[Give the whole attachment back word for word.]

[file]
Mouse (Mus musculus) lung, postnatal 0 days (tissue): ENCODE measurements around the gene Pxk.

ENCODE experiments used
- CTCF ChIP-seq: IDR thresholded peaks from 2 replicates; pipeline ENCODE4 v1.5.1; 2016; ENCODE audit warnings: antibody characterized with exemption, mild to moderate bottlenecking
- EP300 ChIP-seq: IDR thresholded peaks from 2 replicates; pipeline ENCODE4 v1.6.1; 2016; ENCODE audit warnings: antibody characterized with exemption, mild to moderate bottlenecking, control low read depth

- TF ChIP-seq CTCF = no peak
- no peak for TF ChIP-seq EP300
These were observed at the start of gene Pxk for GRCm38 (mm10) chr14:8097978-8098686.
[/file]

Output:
Mouse (Mus musculus) lung, postnatal 0 days (tissue): ENCODE measurements around the gene Pxk.

ENCODE experiments used
- CTCF ChIP-seq: IDR thresholded peaks from 2 replicates; pipeline ENCODE4 v1.5.1; 2016; ENCODE audit warnings: antibody characterized with exemption, mild to moderate bottlenecking
- EP300 ChIP-seq: IDR thresholded peaks from 2 replicates; pipeline ENCODE4 v1.6.1; 2016; ENCODE audit warnings: antibody characterized with exemption, mild to moderate bottlenecking, control low read depth

- TF ChIP-seq CTCF = no peak
- no peak for TF ChIP-seq EP300
These were observed at the start of gene Pxk for GRCm38 (mm10) chr14:8097978-8098686.